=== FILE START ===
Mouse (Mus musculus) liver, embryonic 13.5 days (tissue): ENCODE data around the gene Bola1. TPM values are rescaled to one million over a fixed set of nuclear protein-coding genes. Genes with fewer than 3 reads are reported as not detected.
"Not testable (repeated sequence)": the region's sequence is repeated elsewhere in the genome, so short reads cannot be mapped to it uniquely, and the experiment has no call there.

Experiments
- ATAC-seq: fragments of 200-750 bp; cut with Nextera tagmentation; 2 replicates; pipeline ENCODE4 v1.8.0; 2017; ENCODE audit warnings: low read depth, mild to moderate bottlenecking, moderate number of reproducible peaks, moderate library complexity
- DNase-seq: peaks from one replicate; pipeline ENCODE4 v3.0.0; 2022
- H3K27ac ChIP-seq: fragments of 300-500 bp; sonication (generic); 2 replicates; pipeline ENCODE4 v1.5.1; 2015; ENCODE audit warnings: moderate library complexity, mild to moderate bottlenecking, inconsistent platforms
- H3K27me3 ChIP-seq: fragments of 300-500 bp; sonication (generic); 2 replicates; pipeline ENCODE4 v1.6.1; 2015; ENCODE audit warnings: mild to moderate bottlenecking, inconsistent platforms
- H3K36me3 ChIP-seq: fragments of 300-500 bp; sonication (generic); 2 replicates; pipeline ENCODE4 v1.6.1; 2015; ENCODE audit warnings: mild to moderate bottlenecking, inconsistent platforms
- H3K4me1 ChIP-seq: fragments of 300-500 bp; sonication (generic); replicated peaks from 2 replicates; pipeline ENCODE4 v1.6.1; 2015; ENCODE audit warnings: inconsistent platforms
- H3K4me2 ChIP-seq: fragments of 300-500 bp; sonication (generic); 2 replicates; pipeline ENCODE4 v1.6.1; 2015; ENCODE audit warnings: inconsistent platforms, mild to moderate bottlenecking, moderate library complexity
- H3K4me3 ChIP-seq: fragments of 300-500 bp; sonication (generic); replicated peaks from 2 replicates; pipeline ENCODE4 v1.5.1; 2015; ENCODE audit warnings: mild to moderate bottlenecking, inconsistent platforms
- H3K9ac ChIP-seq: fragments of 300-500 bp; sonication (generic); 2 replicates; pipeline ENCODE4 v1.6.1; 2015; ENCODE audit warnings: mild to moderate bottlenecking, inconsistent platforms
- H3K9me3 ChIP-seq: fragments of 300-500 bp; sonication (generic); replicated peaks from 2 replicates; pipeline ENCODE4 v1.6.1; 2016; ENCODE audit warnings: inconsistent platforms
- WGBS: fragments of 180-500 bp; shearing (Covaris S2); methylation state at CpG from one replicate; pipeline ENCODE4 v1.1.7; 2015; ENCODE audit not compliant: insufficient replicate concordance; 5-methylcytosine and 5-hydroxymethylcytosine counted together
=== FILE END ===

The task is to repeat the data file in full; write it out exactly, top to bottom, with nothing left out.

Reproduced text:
Mouse (Mus musculus) liver, embryonic 13.5 days (tissue): ENCODE data around the gene Bola1. TPM values are rescaled to one million over a fixed set of nuclear protein-coding genes. Genes with fewer than 3 reads are reported as not detected.
"Not testable (repeated sequence)": the region's sequence is repeated elsewhere in the genome, so short reads cannot be mapped to it uniquely, and the experiment has no call there.

Experiments
- ATAC-seq: fragments of 200-750 bp; cut with Nextera tagmentation; 2 replicates; pipeline ENCODE4 v1.8.0; 2017; ENCODE audit warnings: low read depth, mild to moderate bottlenecking, moderate number of reproducible peaks, moderate library complexity
- DNase-seq: peaks from one replicate; pipeline ENCODE4 v3.0.0; 2022
- H3K27ac ChIP-seq: fragments of 300-500 bp; sonication (generic); 2 replicates; pipeline ENCODE4 v1.5.1; 2015; ENCODE audit warnings: moderate library complexity, mild to moderate bottlenecking, inconsistent platforms
- H3K27me3 ChIP-seq: fragments of 300-500 bp; sonication (generic); 2 replicates; pipeline ENCODE4 v1.6.1; 2015; ENCODE audit warnings: mild to moderate bottlenecking, inconsistent platforms
- H3K36me3 ChIP-seq: fragments of 300-500 bp; sonication (generic); 2 replicates; pipeline ENCODE4 v1.6.1; 2015; ENCODE audit warnings: mild to moderate bottlenecking, inconsistent platforms
- H3K4me1 ChIP-seq: fragments of 300-500 bp; sonication (generic); replicated peaks from 2 replicates; pipeline ENCODE4 v1.6.1; 2015; ENCODE audit warnings: inconsistent platforms
- H3K4me2 ChIP-seq: fragments of 300-500 bp; sonication (generic); 2 replicates; pipeline ENCODE4 v1.6.1; 2015; ENCODE audit warnings: inconsistent platforms, mild to moderate bottlenecking, moderate library complexity
- H3K4me3 ChIP-seq: fragments of 300-500 bp; sonication (generic); replicated peaks from 2 replicates; pipeline ENCODE4 v1.5.1; 2015; ENCODE audit warnings: mild to moderate bottlenecking, inconsistent platforms
- H3K9ac ChIP-seq: fragments of 300-500 bp; sonication (generic); 2 replicates; pipeline ENCODE4 v1.6.1; 2015; ENCODE audit warnings: mild to moderate bottlenecking, inconsistent platforms
- H3K9me3 ChIP-seq: fragments of 300-500 bp; sonication (generic); replicated peaks from 2 replicates; pipeline ENCODE4 v1.6.1; 2016; ENCODE audit warnings: inconsistent platforms
- WGBS: fragments of 180-500 bp; shearing (Covaris S2); methylation state at CpG from one replicate; pipeline ENCODE4 v1.1.7; 2015; ENCODE audit not compliant: insufficient replicate concordance; 5-methylcytosine and 5-hydroxymethylcytosine counted together